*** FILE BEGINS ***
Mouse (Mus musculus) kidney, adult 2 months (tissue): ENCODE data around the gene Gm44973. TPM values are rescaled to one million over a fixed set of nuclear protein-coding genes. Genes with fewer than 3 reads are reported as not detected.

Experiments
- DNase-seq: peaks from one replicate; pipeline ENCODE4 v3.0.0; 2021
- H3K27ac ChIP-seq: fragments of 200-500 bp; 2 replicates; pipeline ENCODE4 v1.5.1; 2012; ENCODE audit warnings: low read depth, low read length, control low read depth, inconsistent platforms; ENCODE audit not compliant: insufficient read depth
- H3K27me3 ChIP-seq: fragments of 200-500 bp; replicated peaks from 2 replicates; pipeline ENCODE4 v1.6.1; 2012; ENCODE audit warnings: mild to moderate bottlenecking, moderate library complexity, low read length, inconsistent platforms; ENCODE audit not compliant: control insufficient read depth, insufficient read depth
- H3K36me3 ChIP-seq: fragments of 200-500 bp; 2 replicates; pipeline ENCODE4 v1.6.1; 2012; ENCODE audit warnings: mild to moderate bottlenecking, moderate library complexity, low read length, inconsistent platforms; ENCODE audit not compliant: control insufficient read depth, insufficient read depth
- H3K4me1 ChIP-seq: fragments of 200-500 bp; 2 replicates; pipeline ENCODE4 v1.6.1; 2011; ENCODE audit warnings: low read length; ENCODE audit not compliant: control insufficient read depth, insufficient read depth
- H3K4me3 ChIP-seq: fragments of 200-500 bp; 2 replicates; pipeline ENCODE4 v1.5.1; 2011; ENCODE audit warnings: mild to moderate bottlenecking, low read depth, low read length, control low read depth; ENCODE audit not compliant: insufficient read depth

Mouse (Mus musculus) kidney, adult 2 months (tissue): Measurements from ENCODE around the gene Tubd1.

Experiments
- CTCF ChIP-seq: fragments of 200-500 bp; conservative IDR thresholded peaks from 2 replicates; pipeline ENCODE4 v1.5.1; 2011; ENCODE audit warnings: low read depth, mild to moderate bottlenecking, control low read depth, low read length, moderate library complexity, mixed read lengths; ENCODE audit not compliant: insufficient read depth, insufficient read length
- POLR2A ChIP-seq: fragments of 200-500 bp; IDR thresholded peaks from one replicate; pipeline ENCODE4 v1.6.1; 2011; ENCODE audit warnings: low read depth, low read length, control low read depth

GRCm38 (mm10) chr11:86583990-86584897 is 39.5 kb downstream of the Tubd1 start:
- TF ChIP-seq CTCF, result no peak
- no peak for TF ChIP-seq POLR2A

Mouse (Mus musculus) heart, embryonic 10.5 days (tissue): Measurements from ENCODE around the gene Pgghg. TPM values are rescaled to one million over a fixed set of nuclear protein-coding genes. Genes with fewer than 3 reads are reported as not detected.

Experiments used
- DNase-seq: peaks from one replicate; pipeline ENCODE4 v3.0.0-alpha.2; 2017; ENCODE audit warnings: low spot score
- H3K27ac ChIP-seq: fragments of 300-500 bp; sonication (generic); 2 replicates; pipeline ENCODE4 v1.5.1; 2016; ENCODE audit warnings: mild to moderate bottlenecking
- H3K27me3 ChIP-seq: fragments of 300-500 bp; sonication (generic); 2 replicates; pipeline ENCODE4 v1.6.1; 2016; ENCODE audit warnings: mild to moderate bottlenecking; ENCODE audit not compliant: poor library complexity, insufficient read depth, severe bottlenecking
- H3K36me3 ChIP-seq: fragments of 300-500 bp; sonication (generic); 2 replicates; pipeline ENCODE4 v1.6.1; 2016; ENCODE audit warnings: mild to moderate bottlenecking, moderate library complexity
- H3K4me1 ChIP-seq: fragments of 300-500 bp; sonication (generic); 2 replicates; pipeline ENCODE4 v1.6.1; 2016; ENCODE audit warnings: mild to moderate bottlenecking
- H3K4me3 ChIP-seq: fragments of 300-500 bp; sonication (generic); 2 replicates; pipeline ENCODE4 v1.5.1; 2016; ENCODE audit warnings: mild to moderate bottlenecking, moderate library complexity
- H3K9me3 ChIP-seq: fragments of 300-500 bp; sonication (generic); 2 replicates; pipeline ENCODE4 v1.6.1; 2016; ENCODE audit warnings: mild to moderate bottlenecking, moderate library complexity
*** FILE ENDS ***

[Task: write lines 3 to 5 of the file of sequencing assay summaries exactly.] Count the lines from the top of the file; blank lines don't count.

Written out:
- DNase-seq: peaks from one replicate; pipeline ENCODE4 v3.0.0; 2021
- H3K27ac ChIP-seq: fragments of 200-500 bp; 2 replicates; pipeline ENCODE4 v1.5.1; 2012; ENCODE audit warnings: low read depth, low read length, control low read depth, inconsistent platforms; ENCODE audit not compliant: insufficient read depth
- H3K27me3 ChIP-seq: fragments of 200-500 bp; replicated peaks from 2 replicates; pipeline ENCODE4 v1.6.1; 2012; ENCODE audit warnings: mild to moderate bottlenecking, moderate library complexity, low read length, inconsistent platforms; ENCODE audit not compliant: control insufficient read depth, insufficient read depth